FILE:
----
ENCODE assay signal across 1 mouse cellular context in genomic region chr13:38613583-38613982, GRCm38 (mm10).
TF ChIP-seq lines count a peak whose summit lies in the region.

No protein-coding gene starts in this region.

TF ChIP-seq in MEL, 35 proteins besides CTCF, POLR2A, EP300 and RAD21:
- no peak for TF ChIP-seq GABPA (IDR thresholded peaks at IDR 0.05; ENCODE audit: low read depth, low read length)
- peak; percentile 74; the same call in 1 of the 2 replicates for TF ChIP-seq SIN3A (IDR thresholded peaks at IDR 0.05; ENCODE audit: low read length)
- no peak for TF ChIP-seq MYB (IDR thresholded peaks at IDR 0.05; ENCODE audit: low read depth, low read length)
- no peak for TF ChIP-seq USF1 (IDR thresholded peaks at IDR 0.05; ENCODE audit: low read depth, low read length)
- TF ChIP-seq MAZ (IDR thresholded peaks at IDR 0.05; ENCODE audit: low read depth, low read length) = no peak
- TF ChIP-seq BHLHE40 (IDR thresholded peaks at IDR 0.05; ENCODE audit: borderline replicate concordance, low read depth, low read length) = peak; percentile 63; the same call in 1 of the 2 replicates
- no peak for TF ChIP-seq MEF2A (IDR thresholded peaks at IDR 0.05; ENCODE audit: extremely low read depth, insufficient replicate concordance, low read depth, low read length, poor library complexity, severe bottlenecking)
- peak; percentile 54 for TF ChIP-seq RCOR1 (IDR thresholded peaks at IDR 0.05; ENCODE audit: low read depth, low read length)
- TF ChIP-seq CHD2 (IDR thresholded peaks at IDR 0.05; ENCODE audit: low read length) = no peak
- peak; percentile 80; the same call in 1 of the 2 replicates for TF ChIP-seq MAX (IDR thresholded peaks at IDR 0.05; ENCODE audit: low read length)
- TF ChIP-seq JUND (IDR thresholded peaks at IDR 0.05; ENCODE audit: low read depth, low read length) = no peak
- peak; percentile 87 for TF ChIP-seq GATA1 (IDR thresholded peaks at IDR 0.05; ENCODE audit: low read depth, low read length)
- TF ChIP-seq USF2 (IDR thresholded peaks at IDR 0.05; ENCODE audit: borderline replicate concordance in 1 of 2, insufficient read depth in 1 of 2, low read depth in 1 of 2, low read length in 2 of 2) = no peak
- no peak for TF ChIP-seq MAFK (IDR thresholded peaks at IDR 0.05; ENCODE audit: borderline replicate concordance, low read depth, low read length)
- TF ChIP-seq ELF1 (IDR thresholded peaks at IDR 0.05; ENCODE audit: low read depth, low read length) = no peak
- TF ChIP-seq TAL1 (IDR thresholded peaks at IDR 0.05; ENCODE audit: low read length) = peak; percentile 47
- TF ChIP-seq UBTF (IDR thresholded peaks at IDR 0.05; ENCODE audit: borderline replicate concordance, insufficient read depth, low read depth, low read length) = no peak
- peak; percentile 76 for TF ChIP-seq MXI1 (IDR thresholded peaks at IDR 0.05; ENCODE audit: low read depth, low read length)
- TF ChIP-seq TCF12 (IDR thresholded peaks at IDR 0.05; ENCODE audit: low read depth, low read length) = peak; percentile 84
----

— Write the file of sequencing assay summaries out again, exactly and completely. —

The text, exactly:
ENCODE assay signal across 1 mouse cellular context in genomic region chr13:38613583-38613982, GRCm38 (mm10).
TF ChIP-seq lines count a peak whose summit lies in the region.

No protein-coding gene starts in this region.

TF ChIP-seq in MEL, 35 proteins besides CTCF, POLR2A, EP300 and RAD21:
- no peak for TF ChIP-seq GABPA (IDR thresholded peaks at IDR 0.05; ENCODE audit: low read depth, low read length)
- peak; percentile 74; the same call in 1 of the 2 replicates for TF ChIP-seq SIN3A (IDR thresholded peaks at IDR 0.05; ENCODE audit: low read length)
- no peak for TF ChIP-seq MYB (IDR thresholded peaks at IDR 0.05; ENCODE audit: low read depth, low read length)
- no peak for TF ChIP-seq USF1 (IDR thresholded peaks at IDR 0.05; ENCODE audit: low read depth, low read length)
- TF ChIP-seq MAZ (IDR thresholded peaks at IDR 0.05; ENCODE audit: low read depth, low read length) = no peak
- TF ChIP-seq BHLHE40 (IDR thresholded peaks at IDR 0.05; ENCODE audit: borderline replicate concordance, low read depth, low read length) = peak; percentile 63; the same call in 1 of the 2 replicates
- no peak for TF ChIP-seq MEF2A (IDR thresholded peaks at IDR 0.05; ENCODE audit: extremely low read depth, insufficient replicate concordance, low read depth, low read length, poor library complexity, severe bottlenecking)
- peak; percentile 54 for TF ChIP-seq RCOR1 (IDR thresholded peaks at IDR 0.05; ENCODE audit: low read depth, low read length)
- TF ChIP-seq CHD2 (IDR thresholded peaks at IDR 0.05; ENCODE audit: low read length) = no peak
- peak; percentile 80; the same call in 1 of the 2 replicates for TF ChIP-seq MAX (IDR thresholded peaks at IDR 0.05; ENCODE audit: low read length)
- TF ChIP-seq JUND (IDR thresholded peaks at IDR 0.05; ENCODE audit: low read depth, low read length) = no peak
- peak; percentile 87 for TF ChIP-seq GATA1 (IDR thresholded peaks at IDR 0.05; ENCODE audit: low read depth, low read length)
- TF ChIP-seq USF2 (IDR thresholded peaks at IDR 0.05; ENCODE audit: borderline replicate concordance in 1 of 2, insufficient read depth in 1 of 2, low read depth in 1 of 2, low read length in 2 of 2) = no peak
- no peak for TF ChIP-seq MAFK (IDR thresholded peaks at IDR 0.05; ENCODE audit: borderline replicate concordance, low read depth, low read length)
- TF ChIP-seq ELF1 (IDR thresholded peaks at IDR 0.05; ENCODE audit: low read depth, low read length) = no peak
- TF ChIP-seq TAL1 (IDR thresholded peaks at IDR 0.05; ENCODE audit: low read length) = peak; percentile 47
- TF ChIP-seq UBTF (IDR thresholded peaks at IDR 0.05; ENCODE audit: borderline replicate concordance, insufficient read depth, low read depth, low read length) = no peak
- peak; percentile 76 for TF ChIP-seq MXI1 (IDR thresholded peaks at IDR 0.05; ENCODE audit: low read depth, low read length)
- TF ChIP-seq TCF12 (IDR thresholded peaks at IDR 0.05; ENCODE audit: low read depth, low read length) = peak; percentile 84